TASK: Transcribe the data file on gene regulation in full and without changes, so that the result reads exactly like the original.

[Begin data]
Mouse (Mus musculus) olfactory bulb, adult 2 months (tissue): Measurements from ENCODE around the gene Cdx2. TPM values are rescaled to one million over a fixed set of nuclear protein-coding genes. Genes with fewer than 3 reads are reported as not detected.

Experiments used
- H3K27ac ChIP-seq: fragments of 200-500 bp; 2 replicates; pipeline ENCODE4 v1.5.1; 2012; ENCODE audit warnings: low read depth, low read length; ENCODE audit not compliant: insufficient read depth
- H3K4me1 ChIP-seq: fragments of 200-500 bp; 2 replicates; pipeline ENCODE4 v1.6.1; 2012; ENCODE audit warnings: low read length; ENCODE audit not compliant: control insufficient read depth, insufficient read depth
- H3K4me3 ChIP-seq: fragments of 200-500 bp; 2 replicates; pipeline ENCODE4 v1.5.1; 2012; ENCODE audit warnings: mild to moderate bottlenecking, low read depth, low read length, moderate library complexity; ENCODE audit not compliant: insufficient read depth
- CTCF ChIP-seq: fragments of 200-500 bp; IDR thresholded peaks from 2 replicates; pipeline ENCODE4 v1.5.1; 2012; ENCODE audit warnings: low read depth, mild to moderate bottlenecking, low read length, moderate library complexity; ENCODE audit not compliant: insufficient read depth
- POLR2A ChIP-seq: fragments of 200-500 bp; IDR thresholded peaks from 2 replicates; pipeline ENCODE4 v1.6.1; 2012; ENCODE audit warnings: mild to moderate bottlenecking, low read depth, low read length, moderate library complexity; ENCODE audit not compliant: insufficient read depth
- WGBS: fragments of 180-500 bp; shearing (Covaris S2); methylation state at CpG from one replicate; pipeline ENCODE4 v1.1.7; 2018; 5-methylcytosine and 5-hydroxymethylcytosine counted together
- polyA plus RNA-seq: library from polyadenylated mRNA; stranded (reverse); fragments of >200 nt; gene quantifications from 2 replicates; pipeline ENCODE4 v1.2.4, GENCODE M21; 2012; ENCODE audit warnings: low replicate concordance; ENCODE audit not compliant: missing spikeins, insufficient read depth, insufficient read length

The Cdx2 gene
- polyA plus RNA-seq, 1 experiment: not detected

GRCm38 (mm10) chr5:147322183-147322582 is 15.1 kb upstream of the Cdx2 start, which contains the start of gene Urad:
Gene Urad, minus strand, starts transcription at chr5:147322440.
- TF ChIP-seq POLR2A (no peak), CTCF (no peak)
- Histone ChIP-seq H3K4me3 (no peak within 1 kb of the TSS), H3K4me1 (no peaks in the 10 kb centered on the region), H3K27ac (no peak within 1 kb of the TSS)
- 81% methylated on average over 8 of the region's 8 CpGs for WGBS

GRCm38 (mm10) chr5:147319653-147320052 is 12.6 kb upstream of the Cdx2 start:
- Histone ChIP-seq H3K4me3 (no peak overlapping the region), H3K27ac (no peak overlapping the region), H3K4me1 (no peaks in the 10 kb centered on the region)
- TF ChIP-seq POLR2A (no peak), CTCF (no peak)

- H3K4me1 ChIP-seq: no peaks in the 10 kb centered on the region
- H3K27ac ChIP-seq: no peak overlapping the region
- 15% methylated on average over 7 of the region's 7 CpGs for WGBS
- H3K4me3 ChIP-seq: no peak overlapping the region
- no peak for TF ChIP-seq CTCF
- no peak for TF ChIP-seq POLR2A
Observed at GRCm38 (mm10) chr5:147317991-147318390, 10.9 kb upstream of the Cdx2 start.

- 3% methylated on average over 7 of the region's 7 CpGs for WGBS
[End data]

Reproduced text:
Mouse (Mus musculus) olfactory bulb, adult 2 months (tissue): Measurements from ENCODE around the gene Cdx2. TPM values are rescaled to one million over a fixed set of nuclear protein-coding genes. Genes with fewer than 3 reads are reported as not detected.

Experiments used
- H3K27ac ChIP-seq: fragments of 200-500 bp; 2 replicates; pipeline ENCODE4 v1.5.1; 2012; ENCODE audit warnings: low read depth, low read length; ENCODE audit not compliant: insufficient read depth
- H3K4me1 ChIP-seq: fragments of 200-500 bp; 2 replicates; pipeline ENCODE4 v1.6.1; 2012; ENCODE audit warnings: low read length; ENCODE audit not compliant: control insufficient read depth, insufficient read depth
- H3K4me3 ChIP-seq: fragments of 200-500 bp; 2 replicates; pipeline ENCODE4 v1.5.1; 2012; ENCODE audit warnings: mild to moderate bottlenecking, low read depth, low read length, moderate library complexity; ENCODE audit not compliant: insufficient read depth
- CTCF ChIP-seq: fragments of 200-500 bp; IDR thresholded peaks from 2 replicates; pipeline ENCODE4 v1.5.1; 2012; ENCODE audit warnings: low read depth, mild to moderate bottlenecking, low read length, moderate library complexity; ENCODE audit not compliant: insufficient read depth
- POLR2A ChIP-seq: fragments of 200-500 bp; IDR thresholded peaks from 2 replicates; pipeline ENCODE4 v1.6.1; 2012; ENCODE audit warnings: mild to moderate bottlenecking, low read depth, low read length, moderate library complexity; ENCODE audit not compliant: insufficient read depth
- WGBS: fragments of 180-500 bp; shearing (Covaris S2); methylation state at CpG from one replicate; pipeline ENCODE4 v1.1.7; 2018; 5-methylcytosine and 5-hydroxymethylcytosine counted together
- polyA plus RNA-seq: library from polyadenylated mRNA; stranded (reverse); fragments of >200 nt; gene quantifications from 2 replicates; pipeline ENCODE4 v1.2.4, GENCODE M21; 2012; ENCODE audit warnings: low replicate concordance; ENCODE audit not compliant: missing spikeins, insufficient read depth, insufficient read length

The Cdx2 gene
- polyA plus RNA-seq, 1 experiment: not detected

GRCm38 (mm10) chr5:147322183-147322582 is 15.1 kb upstream of the Cdx2 start, which contains the start of gene Urad:
Gene Urad, minus strand, starts transcription at chr5:147322440.
- TF ChIP-seq POLR2A (no peak), CTCF (no peak)
- Histone ChIP-seq H3K4me3 (no peak within 1 kb of the TSS), H3K4me1 (no peaks in the 10 kb centered on the region), H3K27ac (no peak within 1 kb of the TSS)
- 81% methylated on average over 8 of the region's 8 CpGs for WGBS

GRCm38 (mm10) chr5:147319653-147320052 is 12.6 kb upstream of the Cdx2 start:
- Histone ChIP-seq H3K4me3 (no peak overlapping the region), H3K27ac (no peak overlapping the region), H3K4me1 (no peaks in the 10 kb centered on the region)
- TF ChIP-seq POLR2A (no peak), CTCF (no peak)

- H3K4me1 ChIP-seq: no peaks in the 10 kb centered on the region
- H3K27ac ChIP-seq: no peak overlapping the region
- 15% methylated on average over 7 of the region's 7 CpGs for WGBS
- H3K4me3 ChIP-seq: no peak overlapping the region
- no peak for TF ChIP-seq CTCF
- no peak for TF ChIP-seq POLR2A
Observed at GRCm38 (mm10) chr5:147317991-147318390, 10.9 kb upstream of the Cdx2 start.

- 3% methylated on average over 7 of the region's 7 CpGs for WGBS